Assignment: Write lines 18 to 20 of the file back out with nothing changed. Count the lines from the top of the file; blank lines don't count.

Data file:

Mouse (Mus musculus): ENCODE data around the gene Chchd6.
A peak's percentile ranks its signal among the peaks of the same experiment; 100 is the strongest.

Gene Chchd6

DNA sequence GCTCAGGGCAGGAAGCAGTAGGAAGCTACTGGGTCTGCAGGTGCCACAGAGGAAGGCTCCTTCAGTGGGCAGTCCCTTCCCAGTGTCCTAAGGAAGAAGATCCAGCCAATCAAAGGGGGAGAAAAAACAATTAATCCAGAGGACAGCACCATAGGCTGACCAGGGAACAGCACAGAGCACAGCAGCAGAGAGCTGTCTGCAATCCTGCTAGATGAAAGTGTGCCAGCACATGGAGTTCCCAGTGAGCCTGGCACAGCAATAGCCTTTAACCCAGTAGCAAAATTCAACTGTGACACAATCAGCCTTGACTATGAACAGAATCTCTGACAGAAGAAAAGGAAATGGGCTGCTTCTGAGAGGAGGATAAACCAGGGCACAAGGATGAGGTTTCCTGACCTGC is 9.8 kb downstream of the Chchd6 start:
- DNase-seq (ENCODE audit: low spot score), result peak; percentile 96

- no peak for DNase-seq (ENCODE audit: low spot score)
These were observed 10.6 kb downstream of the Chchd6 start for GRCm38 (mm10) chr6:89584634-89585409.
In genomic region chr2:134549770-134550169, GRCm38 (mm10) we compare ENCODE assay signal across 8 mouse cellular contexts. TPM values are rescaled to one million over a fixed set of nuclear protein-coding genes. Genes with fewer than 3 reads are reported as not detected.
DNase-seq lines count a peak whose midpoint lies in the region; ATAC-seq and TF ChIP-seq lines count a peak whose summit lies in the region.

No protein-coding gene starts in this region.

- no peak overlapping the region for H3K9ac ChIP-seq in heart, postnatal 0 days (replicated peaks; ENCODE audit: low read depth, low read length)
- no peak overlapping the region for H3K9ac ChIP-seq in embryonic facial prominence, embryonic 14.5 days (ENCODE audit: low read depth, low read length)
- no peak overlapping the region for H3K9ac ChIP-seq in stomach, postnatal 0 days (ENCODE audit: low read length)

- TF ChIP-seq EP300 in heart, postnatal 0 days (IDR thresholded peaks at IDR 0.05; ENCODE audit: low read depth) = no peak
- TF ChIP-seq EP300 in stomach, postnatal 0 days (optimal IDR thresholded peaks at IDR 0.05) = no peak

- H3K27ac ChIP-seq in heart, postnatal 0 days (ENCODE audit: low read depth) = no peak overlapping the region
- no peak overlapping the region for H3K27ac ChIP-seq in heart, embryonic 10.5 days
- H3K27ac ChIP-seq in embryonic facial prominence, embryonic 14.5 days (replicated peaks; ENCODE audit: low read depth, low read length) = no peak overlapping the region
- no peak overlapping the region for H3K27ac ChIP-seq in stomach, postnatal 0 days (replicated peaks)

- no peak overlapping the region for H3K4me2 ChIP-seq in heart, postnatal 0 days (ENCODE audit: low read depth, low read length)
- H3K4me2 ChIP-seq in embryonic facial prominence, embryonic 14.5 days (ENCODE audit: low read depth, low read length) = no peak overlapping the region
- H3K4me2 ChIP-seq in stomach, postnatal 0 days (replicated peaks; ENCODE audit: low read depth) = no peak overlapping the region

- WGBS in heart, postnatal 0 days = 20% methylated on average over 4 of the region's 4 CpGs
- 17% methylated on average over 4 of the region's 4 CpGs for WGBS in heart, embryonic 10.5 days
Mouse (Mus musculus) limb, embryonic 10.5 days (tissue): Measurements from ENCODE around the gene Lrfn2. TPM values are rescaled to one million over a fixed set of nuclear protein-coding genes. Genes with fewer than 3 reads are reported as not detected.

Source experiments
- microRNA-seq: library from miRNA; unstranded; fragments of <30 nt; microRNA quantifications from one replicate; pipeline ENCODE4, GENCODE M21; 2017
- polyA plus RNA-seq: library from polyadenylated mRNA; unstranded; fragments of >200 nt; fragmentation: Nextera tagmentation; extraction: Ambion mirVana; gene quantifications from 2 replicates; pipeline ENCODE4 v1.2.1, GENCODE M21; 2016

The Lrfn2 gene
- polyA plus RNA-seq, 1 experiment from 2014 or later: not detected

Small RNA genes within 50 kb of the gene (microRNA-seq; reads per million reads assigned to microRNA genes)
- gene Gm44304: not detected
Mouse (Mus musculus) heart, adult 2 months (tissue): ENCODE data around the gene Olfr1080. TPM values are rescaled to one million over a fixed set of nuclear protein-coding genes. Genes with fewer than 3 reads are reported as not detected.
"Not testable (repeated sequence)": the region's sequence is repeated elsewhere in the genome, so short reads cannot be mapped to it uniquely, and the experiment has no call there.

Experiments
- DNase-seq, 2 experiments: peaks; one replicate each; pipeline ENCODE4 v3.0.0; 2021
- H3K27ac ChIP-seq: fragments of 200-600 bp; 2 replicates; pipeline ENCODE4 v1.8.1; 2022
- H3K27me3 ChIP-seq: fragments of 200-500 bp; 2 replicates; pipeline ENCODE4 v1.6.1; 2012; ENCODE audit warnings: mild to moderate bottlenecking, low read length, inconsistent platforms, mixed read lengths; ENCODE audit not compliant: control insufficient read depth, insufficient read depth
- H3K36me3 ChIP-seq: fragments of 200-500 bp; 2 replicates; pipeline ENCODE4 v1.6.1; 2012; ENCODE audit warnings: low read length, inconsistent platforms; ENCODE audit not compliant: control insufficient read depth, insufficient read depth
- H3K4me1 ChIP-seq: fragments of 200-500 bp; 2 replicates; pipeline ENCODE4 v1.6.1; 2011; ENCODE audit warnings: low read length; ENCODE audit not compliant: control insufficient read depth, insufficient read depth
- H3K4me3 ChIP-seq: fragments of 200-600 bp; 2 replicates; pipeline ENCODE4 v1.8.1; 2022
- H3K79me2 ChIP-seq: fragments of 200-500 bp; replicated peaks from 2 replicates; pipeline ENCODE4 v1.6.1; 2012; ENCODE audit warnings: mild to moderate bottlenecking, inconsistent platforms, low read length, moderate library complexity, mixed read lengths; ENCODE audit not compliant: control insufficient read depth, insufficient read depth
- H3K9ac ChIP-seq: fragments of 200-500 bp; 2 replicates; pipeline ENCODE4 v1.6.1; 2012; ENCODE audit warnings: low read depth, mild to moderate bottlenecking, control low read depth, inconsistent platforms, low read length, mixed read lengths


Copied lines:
- H3K27ac ChIP-seq in embryonic facial prominence, embryonic 14.5 days (replicated peaks; ENCODE audit: low read depth, low read length) = no peak overlapping the region
- no peak overlapping the region for H3K27ac ChIP-seq in stomach, postnatal 0 days (replicated peaks)

- no peak overlapping the region for H3K4me2 ChIP-seq in heart, postnatal 0 days (ENCODE audit: low read depth, low read length)